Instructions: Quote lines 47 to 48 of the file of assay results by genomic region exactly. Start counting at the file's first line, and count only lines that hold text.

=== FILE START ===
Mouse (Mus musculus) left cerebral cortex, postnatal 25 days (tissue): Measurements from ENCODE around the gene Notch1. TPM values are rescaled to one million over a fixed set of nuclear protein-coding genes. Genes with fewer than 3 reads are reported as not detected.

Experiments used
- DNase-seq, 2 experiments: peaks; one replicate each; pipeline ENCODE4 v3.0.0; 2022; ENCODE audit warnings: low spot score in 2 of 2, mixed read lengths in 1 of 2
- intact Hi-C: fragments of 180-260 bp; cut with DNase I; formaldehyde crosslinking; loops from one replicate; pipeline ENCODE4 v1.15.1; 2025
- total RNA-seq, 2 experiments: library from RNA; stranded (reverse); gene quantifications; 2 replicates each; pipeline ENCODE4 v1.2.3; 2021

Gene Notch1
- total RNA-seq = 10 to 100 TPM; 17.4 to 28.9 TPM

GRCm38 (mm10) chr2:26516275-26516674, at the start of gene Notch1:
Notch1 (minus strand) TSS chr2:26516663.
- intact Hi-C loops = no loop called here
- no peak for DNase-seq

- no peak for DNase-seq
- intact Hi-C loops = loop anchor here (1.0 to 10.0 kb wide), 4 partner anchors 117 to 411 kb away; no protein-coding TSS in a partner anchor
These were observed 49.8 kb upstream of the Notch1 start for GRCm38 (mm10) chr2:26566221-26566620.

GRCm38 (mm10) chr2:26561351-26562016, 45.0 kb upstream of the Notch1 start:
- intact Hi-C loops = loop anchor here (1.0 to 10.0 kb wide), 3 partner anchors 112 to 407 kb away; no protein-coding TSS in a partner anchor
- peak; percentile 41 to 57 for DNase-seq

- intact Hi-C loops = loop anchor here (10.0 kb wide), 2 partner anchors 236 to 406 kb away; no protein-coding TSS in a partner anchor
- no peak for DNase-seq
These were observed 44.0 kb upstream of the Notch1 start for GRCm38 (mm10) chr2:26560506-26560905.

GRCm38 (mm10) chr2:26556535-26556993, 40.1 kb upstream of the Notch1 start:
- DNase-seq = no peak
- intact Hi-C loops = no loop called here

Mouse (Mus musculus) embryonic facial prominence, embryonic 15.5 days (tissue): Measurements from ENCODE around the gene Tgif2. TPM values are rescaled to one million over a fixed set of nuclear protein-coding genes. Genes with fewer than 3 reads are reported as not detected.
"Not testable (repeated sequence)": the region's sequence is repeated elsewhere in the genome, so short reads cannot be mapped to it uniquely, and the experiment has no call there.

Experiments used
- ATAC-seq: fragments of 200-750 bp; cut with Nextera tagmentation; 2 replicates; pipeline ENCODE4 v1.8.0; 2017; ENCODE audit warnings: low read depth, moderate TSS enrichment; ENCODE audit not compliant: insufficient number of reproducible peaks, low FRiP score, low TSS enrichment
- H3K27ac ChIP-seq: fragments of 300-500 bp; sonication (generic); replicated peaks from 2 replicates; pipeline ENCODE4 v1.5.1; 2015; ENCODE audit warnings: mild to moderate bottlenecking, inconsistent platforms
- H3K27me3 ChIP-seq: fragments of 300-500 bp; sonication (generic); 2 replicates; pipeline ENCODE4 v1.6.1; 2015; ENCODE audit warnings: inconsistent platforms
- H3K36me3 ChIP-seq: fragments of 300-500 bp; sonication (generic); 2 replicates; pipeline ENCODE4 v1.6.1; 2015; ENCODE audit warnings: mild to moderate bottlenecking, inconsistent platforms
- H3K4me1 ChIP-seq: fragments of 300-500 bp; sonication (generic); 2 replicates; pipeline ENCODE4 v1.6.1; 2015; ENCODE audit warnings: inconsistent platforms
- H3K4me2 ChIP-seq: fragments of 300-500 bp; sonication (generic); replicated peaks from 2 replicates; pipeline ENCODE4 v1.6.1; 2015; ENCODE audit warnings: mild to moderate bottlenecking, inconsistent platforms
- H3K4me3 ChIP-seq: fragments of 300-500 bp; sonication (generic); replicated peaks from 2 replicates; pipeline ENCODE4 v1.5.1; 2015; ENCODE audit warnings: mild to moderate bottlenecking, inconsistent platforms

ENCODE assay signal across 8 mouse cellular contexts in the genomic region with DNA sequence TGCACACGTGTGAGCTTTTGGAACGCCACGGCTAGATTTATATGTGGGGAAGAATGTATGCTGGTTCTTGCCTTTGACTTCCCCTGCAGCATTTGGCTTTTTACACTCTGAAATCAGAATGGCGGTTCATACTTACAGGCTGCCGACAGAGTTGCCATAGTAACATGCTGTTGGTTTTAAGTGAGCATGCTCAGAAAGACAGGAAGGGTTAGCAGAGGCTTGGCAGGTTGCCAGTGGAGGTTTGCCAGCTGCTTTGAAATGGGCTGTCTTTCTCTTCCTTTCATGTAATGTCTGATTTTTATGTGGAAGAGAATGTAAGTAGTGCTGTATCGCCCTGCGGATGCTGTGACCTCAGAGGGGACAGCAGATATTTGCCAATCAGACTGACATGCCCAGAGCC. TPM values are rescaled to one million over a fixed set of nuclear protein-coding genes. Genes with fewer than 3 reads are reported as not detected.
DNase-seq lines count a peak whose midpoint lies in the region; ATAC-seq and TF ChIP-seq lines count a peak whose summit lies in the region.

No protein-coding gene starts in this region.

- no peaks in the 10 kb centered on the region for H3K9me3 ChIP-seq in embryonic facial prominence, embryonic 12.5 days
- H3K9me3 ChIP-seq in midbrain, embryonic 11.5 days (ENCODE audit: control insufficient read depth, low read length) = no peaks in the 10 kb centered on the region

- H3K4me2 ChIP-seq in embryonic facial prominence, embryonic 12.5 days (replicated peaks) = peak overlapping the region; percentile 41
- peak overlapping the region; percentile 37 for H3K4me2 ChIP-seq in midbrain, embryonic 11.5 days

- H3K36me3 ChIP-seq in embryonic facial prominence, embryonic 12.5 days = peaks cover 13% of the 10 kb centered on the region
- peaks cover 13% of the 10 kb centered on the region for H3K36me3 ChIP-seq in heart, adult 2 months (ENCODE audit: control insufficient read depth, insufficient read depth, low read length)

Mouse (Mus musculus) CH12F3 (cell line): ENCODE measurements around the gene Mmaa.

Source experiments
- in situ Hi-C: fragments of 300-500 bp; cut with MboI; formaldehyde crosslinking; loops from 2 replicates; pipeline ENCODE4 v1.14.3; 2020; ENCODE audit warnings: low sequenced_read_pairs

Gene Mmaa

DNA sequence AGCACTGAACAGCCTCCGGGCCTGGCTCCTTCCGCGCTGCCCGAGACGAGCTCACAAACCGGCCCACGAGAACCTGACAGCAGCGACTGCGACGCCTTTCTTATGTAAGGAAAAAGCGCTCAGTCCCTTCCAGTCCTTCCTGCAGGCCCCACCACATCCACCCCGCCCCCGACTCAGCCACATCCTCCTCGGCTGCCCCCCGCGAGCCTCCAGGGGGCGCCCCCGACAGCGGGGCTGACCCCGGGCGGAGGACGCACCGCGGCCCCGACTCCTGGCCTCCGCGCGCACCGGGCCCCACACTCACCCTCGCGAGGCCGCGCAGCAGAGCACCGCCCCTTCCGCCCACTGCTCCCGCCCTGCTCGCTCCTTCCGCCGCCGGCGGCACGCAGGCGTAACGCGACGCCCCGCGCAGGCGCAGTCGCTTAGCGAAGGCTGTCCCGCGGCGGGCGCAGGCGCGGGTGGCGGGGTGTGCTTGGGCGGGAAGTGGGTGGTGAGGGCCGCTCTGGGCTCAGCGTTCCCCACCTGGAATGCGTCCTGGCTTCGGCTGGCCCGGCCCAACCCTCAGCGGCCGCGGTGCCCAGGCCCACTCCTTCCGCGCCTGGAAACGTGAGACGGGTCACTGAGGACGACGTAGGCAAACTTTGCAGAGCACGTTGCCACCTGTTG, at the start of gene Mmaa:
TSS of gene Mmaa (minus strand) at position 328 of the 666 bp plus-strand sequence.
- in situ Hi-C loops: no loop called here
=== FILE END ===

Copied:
DNA sequence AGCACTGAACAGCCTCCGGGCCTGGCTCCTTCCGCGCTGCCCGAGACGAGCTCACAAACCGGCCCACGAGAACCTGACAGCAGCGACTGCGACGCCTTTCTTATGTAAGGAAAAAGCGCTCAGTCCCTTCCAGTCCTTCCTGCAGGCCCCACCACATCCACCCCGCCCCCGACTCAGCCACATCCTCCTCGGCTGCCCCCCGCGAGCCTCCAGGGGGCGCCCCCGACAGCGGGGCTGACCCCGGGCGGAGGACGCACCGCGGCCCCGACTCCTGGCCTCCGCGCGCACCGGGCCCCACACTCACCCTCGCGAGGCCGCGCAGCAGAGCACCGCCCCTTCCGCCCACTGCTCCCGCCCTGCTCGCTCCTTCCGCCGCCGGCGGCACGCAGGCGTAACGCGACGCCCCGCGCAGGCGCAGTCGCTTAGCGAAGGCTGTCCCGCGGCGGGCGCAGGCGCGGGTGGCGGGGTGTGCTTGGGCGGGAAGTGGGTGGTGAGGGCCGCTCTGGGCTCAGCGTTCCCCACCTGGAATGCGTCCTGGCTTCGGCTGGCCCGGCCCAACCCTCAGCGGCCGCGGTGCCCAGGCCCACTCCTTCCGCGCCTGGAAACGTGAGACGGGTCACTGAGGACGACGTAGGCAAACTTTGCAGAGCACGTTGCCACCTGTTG, at the start of gene Mmaa:
TSS of gene Mmaa (minus strand) at position 328 of the 666 bp plus-strand sequence.